What is gender schema theory? Gender schema theory was formally introduced by Sandra Bem in 1981 as a cognitive theory to explain how individuals become gendered in society, and how sex-linked characteristics are maintained and transmitted to other members of a culture. Gender-associated information is predominantly transmuted through society by way of schemata, or networks of information that allow for some information to be more easily assimilated than others. Bem argues that there are individual differences in the degree to which people hold these gender schemata.
These differences are manifested via the degree to which individuals are sex-typed. It concerns the development of an internal schema, or mental framework, which organizes and directs the behavior of an individual as a male or female. For example, the gender schema of being female might include the proposition “I am a girl, so I play with dolls, not trucks.”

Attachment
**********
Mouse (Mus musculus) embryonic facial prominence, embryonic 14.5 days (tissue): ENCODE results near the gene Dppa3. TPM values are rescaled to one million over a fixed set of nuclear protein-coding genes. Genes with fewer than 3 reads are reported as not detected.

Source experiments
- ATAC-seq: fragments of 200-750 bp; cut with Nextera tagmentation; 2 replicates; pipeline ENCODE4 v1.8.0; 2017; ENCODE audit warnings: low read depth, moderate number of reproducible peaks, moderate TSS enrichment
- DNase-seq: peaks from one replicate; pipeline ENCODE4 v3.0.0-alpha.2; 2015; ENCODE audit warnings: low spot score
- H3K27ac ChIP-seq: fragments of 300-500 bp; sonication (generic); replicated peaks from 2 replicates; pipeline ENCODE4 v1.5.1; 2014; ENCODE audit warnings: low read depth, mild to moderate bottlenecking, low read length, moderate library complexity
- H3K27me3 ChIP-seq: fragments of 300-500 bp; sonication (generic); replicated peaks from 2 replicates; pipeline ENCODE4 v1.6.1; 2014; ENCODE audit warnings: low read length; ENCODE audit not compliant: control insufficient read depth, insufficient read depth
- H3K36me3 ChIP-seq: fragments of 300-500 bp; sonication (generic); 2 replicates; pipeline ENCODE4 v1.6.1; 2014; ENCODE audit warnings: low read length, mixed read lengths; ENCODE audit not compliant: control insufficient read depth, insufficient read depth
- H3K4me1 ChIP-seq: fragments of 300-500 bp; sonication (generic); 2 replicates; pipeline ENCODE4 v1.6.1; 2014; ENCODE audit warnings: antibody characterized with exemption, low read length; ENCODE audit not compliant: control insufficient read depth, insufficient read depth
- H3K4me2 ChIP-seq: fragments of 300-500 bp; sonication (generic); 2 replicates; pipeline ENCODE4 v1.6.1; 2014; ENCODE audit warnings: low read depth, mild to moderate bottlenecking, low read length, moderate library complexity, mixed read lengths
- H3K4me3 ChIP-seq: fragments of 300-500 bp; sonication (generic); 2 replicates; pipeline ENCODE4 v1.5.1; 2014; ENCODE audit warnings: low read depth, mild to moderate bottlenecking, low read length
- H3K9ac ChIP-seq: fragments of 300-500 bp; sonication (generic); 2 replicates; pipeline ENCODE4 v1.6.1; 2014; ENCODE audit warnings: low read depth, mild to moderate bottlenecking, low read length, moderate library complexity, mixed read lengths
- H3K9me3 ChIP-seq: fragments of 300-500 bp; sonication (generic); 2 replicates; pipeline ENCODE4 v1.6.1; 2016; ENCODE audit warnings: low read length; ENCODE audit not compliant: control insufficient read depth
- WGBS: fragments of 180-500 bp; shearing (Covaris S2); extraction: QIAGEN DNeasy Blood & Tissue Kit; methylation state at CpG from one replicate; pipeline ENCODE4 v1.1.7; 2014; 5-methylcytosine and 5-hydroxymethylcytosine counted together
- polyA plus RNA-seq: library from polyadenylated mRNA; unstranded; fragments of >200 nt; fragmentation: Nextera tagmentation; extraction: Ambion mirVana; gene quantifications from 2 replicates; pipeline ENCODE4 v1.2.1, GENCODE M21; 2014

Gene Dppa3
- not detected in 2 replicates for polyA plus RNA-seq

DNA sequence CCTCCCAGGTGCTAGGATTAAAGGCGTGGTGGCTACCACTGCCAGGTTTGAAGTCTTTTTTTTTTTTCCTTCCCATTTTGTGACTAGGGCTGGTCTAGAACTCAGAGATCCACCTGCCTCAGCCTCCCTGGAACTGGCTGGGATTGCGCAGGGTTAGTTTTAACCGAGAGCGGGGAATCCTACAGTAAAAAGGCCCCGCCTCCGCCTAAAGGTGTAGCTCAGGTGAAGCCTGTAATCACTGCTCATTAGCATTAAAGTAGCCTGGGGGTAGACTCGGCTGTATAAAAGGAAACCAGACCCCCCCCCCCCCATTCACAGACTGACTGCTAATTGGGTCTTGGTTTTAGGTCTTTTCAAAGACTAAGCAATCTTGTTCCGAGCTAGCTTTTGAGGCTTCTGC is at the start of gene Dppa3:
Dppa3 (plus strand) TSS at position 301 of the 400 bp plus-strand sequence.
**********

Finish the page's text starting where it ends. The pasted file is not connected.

As every person should know male and female children become “masculine” and “feminine”, and mainly at a very young age.
By the time they are four years of age, for example, girls and boys are typically come to prefer activities defined by the culture as appropriate for their sex and also to prefer same-sex peers. The acquisition of sex-appropriate preferences, skills, personality attributes, behaviors, and self-concept is typically referred to within psychology as sex-typing.
When children are younger, including me, parents tell the girls don’t play with cars, those are for boys. Girls play with dolls, and because you are a girl you must play with dolls, and vice versa for the males. The children gain and follow this information as they go on they are being punished or rewarded for their actions. For example, the girl will stop playing with the toy car, and won’t be yelled at by her parents for playing with a boy’s toy. As the years go by they believe all of this is true because people tell them it is and their culture also tells them this so they continue with this information.